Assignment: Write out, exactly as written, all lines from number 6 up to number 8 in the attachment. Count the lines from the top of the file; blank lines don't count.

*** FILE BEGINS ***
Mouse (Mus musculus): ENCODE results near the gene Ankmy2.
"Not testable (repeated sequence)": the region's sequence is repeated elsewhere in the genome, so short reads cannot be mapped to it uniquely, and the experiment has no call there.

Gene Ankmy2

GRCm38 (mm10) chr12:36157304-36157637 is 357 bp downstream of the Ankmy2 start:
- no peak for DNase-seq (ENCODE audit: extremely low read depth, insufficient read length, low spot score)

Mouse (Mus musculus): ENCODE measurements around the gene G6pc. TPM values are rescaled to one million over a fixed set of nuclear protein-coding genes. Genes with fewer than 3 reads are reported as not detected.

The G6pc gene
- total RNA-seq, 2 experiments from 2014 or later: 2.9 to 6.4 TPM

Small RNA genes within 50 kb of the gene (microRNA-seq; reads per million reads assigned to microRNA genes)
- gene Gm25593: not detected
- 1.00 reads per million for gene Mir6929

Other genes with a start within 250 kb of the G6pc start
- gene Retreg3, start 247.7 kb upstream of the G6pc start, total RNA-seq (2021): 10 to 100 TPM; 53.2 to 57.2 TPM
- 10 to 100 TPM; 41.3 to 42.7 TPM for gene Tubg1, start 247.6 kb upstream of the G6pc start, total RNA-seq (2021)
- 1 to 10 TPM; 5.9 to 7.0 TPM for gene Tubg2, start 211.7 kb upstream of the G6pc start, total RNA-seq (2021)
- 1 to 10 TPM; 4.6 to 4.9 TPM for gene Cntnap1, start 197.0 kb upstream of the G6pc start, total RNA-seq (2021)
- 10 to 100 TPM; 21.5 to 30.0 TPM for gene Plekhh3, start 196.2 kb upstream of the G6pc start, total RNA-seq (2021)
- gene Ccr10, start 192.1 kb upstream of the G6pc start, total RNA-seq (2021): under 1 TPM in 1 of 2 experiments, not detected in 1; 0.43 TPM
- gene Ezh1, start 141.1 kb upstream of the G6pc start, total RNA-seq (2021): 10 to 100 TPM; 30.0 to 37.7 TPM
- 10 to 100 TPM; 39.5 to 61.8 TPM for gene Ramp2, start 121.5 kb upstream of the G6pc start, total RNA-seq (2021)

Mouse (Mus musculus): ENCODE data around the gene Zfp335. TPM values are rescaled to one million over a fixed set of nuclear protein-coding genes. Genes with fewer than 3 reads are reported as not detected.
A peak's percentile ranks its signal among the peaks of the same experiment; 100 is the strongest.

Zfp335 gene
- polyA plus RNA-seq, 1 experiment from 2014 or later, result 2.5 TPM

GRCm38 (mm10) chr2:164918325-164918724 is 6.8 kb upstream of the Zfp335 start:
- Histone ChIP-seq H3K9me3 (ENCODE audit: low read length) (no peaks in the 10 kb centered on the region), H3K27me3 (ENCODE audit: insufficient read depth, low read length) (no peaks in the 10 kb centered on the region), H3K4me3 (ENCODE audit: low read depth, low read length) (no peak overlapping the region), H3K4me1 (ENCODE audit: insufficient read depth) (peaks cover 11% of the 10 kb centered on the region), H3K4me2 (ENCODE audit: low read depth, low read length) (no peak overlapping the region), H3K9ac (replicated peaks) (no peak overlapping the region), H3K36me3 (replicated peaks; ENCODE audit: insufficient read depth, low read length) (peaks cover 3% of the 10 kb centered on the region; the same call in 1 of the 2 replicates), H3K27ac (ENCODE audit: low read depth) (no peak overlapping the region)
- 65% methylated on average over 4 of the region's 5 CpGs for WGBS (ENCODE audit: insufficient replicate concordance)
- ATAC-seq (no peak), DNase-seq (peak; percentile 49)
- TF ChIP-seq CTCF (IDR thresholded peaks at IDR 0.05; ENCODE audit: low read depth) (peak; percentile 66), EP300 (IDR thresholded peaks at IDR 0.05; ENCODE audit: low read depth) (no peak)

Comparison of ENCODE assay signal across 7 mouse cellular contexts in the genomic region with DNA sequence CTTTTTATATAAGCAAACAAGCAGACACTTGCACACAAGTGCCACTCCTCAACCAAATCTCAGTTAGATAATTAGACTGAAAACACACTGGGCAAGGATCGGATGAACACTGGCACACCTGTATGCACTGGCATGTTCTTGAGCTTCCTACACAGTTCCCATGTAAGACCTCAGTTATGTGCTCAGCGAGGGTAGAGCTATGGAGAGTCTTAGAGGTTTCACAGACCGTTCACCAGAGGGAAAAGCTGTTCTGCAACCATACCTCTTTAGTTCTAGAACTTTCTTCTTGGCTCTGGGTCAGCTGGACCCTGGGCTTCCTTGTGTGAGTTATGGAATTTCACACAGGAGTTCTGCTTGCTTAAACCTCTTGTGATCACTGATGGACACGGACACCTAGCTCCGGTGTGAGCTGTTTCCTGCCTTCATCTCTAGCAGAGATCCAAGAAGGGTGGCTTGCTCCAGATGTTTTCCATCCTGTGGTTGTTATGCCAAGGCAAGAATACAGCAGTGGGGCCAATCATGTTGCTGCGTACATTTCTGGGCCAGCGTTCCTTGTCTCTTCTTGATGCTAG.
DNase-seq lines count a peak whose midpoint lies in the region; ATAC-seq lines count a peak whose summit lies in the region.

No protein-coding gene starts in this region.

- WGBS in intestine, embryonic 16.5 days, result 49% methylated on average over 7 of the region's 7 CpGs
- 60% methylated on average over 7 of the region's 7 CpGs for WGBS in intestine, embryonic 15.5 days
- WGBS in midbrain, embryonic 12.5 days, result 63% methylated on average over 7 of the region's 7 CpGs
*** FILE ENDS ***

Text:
Mouse (Mus musculus): ENCODE measurements around the gene G6pc. TPM values are rescaled to one million over a fixed set of nuclear protein-coding genes. Genes with fewer than 3 reads are reported as not detected.

The G6pc gene
- total RNA-seq, 2 experiments from 2014 or later: 2.9 to 6.4 TPM